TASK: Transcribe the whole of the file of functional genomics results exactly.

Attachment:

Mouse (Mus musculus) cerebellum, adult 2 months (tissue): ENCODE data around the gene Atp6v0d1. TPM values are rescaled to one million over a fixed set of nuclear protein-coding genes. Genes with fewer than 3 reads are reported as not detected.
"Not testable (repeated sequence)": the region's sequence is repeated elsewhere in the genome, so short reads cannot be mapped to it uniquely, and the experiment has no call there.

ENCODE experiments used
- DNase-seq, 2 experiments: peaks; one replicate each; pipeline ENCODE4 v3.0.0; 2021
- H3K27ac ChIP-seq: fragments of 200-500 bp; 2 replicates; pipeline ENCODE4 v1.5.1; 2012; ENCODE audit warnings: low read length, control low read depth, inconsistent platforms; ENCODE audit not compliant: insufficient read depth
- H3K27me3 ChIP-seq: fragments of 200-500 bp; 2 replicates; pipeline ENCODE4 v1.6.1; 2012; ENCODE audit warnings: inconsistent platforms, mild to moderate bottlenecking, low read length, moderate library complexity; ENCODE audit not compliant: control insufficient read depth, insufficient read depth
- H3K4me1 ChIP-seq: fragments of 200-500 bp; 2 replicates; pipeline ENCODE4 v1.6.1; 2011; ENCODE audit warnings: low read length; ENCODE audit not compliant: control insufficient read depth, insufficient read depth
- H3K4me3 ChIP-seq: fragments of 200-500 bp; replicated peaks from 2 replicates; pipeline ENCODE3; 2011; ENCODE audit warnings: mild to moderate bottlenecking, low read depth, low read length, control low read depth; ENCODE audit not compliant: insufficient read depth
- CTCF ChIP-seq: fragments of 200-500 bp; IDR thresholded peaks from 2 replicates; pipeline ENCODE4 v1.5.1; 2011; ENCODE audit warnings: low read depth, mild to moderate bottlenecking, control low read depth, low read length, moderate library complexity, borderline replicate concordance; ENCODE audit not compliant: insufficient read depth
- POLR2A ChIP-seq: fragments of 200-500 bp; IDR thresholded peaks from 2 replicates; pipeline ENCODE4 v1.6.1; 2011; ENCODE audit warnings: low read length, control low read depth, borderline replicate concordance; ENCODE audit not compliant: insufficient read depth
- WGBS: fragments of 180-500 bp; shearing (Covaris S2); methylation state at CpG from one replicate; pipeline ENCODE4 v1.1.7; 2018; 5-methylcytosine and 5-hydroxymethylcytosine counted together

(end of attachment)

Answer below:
Mouse (Mus musculus) cerebellum, adult 2 months (tissue): ENCODE data around the gene Atp6v0d1. TPM values are rescaled to one million over a fixed set of nuclear protein-coding genes. Genes with fewer than 3 reads are reported as not detected.
"Not testable (repeated sequence)": the region's sequence is repeated elsewhere in the genome, so short reads cannot be mapped to it uniquely, and the experiment has no call there.

ENCODE experiments used
- DNase-seq, 2 experiments: peaks; one replicate each; pipeline ENCODE4 v3.0.0; 2021
- H3K27ac ChIP-seq: fragments of 200-500 bp; 2 replicates; pipeline ENCODE4 v1.5.1; 2012; ENCODE audit warnings: low read length, control low read depth, inconsistent platforms; ENCODE audit not compliant: insufficient read depth
- H3K27me3 ChIP-seq: fragments of 200-500 bp; 2 replicates; pipeline ENCODE4 v1.6.1; 2012; ENCODE audit warnings: inconsistent platforms, mild to moderate bottlenecking, low read length, moderate library complexity; ENCODE audit not compliant: control insufficient read depth, insufficient read depth
- H3K4me1 ChIP-seq: fragments of 200-500 bp; 2 replicates; pipeline ENCODE4 v1.6.1; 2011; ENCODE audit warnings: low read length; ENCODE audit not compliant: control insufficient read depth, insufficient read depth
- H3K4me3 ChIP-seq: fragments of 200-500 bp; replicated peaks from 2 replicates; pipeline ENCODE3; 2011; ENCODE audit warnings: mild to moderate bottlenecking, low read depth, low read length, control low read depth; ENCODE audit not compliant: insufficient read depth
- CTCF ChIP-seq: fragments of 200-500 bp; IDR thresholded peaks from 2 replicates; pipeline ENCODE4 v1.5.1; 2011; ENCODE audit warnings: low read depth, mild to moderate bottlenecking, control low read depth, low read length, moderate library complexity, borderline replicate concordance; ENCODE audit not compliant: insufficient read depth
- POLR2A ChIP-seq: fragments of 200-500 bp; IDR thresholded peaks from 2 replicates; pipeline ENCODE4 v1.6.1; 2011; ENCODE audit warnings: low read length, control low read depth, borderline replicate concordance; ENCODE audit not compliant: insufficient read depth
- WGBS: fragments of 180-500 bp; shearing (Covaris S2); methylation state at CpG from one replicate; pipeline ENCODE4 v1.1.7; 2018; 5-methylcytosine and 5-hydroxymethylcytosine counted together